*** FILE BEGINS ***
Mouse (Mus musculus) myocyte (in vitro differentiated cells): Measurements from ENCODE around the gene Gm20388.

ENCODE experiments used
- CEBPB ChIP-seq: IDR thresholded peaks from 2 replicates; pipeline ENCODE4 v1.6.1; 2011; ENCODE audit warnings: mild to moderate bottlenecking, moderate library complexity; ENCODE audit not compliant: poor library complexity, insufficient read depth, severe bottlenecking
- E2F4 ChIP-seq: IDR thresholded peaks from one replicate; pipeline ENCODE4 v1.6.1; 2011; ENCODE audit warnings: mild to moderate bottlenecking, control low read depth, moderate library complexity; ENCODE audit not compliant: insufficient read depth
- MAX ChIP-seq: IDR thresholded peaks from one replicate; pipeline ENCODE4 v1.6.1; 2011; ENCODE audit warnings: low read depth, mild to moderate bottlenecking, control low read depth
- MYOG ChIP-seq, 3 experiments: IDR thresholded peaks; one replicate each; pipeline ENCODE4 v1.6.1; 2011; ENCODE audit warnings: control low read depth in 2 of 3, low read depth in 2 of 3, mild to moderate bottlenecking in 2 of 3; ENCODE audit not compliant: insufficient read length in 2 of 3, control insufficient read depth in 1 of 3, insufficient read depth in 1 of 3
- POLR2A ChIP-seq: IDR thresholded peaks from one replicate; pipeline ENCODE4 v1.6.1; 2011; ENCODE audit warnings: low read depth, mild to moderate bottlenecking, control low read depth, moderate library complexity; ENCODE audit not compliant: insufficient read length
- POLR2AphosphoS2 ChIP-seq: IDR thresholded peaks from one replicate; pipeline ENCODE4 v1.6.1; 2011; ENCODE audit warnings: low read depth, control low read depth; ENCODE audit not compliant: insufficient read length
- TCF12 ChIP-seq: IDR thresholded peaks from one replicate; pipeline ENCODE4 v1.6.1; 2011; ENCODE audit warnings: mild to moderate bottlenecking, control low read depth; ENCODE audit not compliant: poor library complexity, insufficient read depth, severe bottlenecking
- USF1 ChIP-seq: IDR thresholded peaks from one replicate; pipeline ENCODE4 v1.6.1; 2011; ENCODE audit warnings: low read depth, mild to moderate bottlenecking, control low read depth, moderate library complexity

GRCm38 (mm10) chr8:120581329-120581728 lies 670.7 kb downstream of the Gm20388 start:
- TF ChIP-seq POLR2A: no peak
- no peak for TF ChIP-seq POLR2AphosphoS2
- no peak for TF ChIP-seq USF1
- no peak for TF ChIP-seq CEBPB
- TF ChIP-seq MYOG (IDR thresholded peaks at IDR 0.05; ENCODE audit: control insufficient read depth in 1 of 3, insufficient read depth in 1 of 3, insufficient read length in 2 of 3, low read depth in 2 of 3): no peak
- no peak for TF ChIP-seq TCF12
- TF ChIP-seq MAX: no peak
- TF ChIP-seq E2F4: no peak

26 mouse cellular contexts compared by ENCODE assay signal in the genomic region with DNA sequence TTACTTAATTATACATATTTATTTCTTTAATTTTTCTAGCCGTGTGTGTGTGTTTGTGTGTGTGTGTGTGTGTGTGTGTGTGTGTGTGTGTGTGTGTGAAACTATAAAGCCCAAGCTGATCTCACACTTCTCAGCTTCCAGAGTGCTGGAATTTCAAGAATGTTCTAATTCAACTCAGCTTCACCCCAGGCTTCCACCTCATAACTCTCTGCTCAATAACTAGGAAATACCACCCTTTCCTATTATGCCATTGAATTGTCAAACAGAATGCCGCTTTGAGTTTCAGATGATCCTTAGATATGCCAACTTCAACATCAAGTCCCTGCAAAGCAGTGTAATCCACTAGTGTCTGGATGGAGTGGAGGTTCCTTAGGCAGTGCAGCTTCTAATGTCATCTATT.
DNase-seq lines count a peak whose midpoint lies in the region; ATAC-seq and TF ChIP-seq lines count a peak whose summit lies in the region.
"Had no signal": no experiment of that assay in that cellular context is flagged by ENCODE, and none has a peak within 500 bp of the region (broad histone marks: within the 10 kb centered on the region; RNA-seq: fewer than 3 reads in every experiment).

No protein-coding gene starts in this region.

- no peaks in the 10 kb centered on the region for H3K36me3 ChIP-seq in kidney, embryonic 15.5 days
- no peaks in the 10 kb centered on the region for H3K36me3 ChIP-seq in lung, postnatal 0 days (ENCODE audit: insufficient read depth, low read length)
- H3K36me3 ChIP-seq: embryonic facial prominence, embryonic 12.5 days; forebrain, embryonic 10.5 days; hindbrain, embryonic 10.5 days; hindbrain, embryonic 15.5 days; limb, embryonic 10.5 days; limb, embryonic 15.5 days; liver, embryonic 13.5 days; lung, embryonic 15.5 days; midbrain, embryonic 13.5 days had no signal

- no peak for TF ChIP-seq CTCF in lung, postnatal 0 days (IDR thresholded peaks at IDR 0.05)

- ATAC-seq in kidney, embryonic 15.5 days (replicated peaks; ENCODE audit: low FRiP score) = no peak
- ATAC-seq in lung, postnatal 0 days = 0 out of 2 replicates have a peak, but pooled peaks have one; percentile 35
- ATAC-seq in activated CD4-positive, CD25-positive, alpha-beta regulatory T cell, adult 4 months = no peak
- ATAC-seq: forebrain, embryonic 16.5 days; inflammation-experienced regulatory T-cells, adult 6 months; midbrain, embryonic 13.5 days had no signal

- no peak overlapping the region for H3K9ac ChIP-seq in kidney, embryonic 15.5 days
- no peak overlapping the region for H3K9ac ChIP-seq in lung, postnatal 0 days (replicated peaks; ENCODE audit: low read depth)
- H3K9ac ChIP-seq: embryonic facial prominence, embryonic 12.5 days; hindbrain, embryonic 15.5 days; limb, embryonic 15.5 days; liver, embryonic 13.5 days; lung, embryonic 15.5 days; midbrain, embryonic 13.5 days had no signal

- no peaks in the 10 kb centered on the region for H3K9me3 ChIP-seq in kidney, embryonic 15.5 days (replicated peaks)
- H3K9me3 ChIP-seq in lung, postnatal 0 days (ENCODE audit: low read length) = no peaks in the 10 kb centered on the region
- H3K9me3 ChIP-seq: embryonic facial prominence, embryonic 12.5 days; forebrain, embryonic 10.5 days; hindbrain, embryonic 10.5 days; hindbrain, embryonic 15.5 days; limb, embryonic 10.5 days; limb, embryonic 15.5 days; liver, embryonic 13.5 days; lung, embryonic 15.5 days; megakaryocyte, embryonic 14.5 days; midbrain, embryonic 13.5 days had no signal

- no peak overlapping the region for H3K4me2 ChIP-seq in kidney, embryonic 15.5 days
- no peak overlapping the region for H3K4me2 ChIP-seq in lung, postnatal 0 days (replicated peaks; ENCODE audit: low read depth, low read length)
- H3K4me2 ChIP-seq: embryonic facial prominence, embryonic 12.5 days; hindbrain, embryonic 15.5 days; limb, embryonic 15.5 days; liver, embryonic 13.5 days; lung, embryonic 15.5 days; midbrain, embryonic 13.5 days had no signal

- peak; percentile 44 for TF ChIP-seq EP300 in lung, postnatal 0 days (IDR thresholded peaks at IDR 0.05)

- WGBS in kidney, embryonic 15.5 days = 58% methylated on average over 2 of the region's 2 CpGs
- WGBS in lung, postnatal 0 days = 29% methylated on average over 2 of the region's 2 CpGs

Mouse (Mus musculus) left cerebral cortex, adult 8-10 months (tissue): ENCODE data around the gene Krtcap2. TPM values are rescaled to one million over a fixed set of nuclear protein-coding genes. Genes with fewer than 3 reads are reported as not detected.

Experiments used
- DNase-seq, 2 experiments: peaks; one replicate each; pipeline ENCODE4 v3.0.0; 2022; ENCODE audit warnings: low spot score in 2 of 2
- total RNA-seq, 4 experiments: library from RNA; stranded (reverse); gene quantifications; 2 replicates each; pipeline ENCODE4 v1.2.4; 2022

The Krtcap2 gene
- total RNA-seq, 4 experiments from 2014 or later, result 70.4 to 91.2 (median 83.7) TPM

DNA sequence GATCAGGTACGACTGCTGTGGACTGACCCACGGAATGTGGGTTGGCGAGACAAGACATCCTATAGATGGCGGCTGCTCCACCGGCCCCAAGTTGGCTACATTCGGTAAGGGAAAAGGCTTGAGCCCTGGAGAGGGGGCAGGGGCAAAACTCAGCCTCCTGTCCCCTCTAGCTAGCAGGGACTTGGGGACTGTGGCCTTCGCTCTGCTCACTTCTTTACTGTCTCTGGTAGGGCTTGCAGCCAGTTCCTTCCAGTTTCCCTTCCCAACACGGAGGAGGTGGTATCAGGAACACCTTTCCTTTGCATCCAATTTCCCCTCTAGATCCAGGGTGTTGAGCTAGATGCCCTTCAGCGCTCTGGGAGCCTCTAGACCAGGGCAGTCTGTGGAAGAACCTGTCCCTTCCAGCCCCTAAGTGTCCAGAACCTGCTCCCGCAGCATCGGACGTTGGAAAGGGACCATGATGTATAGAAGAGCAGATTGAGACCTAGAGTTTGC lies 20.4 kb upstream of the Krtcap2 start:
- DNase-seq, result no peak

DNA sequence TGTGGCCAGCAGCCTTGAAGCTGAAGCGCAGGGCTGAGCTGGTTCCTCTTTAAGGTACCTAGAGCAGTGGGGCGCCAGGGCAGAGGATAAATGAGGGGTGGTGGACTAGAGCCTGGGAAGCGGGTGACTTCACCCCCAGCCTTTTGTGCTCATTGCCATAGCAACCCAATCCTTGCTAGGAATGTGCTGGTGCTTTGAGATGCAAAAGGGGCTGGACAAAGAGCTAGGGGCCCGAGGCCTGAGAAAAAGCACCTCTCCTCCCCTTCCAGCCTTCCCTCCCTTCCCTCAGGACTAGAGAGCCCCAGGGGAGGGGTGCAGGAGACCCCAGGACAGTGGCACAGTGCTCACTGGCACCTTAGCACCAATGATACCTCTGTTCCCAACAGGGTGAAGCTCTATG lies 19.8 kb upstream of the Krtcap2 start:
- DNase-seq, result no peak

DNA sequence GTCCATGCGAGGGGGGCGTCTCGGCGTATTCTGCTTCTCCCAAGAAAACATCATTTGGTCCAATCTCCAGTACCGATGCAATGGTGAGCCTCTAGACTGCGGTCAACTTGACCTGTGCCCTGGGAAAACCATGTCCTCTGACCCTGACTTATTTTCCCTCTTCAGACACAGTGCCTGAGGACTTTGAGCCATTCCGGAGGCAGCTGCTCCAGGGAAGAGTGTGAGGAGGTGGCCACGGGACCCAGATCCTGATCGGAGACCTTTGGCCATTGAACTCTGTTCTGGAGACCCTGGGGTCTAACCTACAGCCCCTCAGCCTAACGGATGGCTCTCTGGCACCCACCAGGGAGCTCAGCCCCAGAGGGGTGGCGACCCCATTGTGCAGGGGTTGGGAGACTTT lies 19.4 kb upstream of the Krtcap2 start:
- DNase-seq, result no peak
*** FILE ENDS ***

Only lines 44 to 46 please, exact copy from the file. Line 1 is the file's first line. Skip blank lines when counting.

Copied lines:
Mouse (Mus musculus) left cerebral cortex, adult 8-10 months (tissue): ENCODE data around the gene Krtcap2. TPM values are rescaled to one million over a fixed set of nuclear protein-coding genes. Genes with fewer than 3 reads are reported as not detected.

Experiments used
- DNase-seq, 2 experiments: peaks; one replicate each; pipeline ENCODE4 v3.0.0; 2022; ENCODE audit warnings: low spot score in 2 of 2